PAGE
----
2018-08-30 / Front Page

Town will tour tax lots coveted by land trust

Conservation group wants 34 parcels in Jamestown Shores

To determine if there is any future value, the town will inspect a handful of lots in the Jamestown Shores before it agrees to transfer management to the Conanicut Island Land Trust.

“The town has a lot of needs,” said Lisa Bryer, town planner. “It may be a good idea to narrow down which lots could be useful.”

During their Aug. 20 meeting, the town councilors balked at the conservation commission’s recommendation to place 34 of these so-called tax lots under an easement. They arrived at their decision after a tipster suggested to Bryer some of these parcels “looked high and dry,” which means they aren’t necessarily unbuildable wetlands.

“It’s worthwhile to take one more look,” Councilwoman Mary Meagher said.

Councilman Gene Mihaly agreed. He suggested hiring an environmental expert to inspect the properties, which range in size from 7,200 square feet to a half-acre.

“We can come to a conclusion lot by lot,” he said.

These 34 parcels are the remainder of the 120 tax lots acquired by the town through donations and forfeiture. They sit roughly along a ridge of wetlands between Seaside Drive on the west and Beacon and Gondola avenues on the east, from the bridge north to Sloop Street. Eighty-six of these lots already were placed under a conservation easement in August 2012. If approved, these 34 lots would be added to that contract. While the town still owns these properties, the agreement is “an added layer of preservation truly designed to prevent development,” said Andy Nota, town administrator.

According to the easement, the purpose is for this collection of lots to be “retained forever in its open, natural, scenic” condition. It also mentions benefits related to water resources and flood control. Moreover, the extensive list of prohibited activities ranges from constructing utility poles to mining minerals to dumping ashes to operating snowmobiles.

According to a memo from Bryer, the conservation commissioners want the town to protect “these lots in perpetuity to assist with preservation of the vital groundwater that serves residents of the Jamestown Shores.”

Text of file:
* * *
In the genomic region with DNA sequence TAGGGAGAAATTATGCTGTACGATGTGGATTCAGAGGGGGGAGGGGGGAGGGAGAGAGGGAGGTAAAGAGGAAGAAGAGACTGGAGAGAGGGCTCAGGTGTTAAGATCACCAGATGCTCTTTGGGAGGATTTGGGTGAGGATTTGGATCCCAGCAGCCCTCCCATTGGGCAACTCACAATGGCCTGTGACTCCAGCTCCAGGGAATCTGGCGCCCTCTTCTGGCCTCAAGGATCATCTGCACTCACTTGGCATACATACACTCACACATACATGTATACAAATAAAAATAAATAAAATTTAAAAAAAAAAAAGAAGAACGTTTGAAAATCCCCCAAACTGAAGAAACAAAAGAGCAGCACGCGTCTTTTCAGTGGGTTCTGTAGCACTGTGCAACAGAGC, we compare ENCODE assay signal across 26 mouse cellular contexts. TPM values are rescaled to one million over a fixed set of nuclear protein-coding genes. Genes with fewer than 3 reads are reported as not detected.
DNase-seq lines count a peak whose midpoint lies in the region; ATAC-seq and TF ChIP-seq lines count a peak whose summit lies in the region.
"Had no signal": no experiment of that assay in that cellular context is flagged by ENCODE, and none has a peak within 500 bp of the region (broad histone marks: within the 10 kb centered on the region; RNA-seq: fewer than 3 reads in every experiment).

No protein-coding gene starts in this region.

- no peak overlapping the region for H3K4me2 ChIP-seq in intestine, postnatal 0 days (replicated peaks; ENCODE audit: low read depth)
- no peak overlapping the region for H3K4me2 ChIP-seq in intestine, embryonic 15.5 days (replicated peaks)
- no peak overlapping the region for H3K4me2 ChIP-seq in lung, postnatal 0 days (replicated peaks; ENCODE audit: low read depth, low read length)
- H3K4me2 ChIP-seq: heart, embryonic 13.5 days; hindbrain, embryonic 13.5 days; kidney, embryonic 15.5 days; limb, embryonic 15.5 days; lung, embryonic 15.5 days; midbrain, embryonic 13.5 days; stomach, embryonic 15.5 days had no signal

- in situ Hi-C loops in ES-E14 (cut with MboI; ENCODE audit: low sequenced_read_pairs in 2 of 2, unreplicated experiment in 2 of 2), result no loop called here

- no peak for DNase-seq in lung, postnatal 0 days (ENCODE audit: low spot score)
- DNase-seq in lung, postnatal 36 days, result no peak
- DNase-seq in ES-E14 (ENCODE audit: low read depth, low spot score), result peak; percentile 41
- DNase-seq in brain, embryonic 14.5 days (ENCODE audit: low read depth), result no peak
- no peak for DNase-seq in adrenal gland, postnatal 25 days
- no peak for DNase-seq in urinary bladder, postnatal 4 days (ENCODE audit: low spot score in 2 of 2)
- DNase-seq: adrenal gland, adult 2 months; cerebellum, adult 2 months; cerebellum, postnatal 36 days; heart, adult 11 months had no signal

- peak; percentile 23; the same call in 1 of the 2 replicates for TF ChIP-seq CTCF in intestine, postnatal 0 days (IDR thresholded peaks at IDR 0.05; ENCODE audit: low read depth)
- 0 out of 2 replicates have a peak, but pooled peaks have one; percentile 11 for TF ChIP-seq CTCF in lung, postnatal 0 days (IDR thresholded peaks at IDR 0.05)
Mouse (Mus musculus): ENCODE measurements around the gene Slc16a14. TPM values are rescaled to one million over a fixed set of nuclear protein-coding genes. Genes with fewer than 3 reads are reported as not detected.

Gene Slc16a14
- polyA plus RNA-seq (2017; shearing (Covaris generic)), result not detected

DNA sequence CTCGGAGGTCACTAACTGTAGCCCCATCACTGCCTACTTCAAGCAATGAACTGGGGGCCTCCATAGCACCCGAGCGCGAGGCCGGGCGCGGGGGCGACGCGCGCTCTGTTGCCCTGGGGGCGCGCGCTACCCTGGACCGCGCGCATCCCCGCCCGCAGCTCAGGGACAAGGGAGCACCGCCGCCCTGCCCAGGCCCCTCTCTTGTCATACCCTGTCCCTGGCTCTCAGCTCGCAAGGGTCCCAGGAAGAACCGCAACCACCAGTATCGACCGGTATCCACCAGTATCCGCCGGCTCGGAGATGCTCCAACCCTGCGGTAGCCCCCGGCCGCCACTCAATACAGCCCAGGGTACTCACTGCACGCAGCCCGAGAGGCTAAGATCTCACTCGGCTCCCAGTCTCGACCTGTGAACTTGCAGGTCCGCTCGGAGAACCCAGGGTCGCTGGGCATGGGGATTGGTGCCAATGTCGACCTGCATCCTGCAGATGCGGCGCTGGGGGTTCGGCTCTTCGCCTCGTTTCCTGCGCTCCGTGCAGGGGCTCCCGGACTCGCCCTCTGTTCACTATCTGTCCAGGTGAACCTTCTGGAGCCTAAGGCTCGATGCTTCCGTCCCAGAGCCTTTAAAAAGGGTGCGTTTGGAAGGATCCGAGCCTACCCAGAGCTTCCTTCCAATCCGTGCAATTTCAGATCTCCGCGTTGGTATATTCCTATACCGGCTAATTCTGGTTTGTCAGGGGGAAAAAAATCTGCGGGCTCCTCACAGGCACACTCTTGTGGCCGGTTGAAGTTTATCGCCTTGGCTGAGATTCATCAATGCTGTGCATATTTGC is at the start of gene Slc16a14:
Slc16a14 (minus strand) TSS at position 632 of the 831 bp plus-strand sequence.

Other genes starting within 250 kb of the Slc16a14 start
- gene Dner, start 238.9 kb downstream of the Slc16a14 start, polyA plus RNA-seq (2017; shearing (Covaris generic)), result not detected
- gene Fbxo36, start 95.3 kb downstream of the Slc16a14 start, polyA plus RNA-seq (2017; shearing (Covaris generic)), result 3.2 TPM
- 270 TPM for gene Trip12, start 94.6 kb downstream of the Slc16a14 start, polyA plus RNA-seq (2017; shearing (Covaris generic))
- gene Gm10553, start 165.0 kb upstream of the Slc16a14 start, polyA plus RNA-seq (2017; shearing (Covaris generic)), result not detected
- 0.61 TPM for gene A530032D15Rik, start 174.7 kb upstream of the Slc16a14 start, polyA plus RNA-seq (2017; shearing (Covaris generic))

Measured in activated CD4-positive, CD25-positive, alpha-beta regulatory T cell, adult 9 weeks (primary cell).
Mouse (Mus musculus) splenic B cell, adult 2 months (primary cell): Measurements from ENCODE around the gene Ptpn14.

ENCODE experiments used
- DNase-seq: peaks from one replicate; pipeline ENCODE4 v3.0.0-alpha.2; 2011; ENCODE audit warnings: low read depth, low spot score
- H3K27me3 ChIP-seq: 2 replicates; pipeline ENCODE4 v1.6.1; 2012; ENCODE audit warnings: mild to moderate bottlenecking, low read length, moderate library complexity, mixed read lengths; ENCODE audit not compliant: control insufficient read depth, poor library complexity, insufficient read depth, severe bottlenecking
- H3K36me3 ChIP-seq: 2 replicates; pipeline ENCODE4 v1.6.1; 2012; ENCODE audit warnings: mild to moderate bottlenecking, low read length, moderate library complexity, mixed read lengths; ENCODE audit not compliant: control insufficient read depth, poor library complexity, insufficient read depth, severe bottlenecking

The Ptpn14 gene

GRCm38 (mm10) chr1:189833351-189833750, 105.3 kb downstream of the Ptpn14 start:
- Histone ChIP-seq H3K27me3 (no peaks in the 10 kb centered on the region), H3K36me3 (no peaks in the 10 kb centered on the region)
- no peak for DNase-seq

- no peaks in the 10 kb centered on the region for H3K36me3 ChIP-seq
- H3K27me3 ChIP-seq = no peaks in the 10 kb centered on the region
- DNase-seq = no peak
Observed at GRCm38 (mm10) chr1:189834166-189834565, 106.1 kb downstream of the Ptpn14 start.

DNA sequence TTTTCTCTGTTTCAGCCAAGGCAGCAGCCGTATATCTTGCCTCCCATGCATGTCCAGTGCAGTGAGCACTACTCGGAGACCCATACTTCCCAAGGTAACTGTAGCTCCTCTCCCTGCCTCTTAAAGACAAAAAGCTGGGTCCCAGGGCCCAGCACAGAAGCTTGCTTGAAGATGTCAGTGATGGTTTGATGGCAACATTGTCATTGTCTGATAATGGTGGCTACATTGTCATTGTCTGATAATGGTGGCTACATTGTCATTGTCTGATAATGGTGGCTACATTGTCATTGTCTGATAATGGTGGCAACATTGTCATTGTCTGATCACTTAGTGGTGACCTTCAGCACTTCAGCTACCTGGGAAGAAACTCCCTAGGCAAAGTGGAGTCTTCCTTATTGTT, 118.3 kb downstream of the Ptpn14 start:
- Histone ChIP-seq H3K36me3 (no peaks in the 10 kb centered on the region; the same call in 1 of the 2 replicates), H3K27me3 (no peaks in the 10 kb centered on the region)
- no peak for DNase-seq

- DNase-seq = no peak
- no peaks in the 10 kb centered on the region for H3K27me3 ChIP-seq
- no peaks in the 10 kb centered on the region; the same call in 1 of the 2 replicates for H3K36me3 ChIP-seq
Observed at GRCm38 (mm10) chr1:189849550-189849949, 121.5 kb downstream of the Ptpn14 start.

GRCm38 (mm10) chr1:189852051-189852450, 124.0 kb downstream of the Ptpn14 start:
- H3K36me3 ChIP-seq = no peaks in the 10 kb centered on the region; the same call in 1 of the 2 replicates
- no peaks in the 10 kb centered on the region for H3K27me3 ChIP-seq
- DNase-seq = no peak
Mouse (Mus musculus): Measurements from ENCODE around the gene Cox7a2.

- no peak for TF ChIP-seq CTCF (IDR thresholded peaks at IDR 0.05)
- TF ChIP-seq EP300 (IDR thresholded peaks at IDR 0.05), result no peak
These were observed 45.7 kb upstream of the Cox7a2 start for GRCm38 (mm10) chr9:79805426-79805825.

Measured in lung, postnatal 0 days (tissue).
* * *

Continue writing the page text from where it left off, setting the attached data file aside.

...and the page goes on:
Joyce Antoniello, a member of the conservation board, urged the council to support this measure because these lots, after “extensive observation,” appear to have no municipal value.

“Some of them many not be in the wetlands, but they are abutting the wetlands,” she said.

“I have no problem granting your request,” Councilman Blake Dickinson replied, “but there are a couple of outliers that we should look at.”

Kristine Trocki, council president, agreed. “Our intention is to put as many of these lots on the easement,” she said. “But before we make a sweeping motion, we may want to at least take the time to address these concerns.”

Sav Rebecchi, a Sail Street resident with a vested interest in the neighborhood’s water supply, cited a University of Rhode Island study that indicated a single tree could use 200 gallons of groundwater daily.

“Some people have trees in their yards that use more water than the household,” he said.

Rebecchi suggested surveying these tax lots for trees that have been growing for decades. Cutting specific trees down, he said, would preserve essential water in the aquifer.

“We don’t want to cut down the forest,” Rebecchi said. “But I think it’s a good idea to manage the growth. If the land trust gets control of these lots, we could never do that.”

Rebecchi also suggested turning the drier lots into neighborhood parks for senior citizens and residents with disabilities.

Before hiring an expert, Bry-er said she will tap local environmentalists to walk through the lots with her. That will determine whether the town will need to finance a professional survey, she said. 

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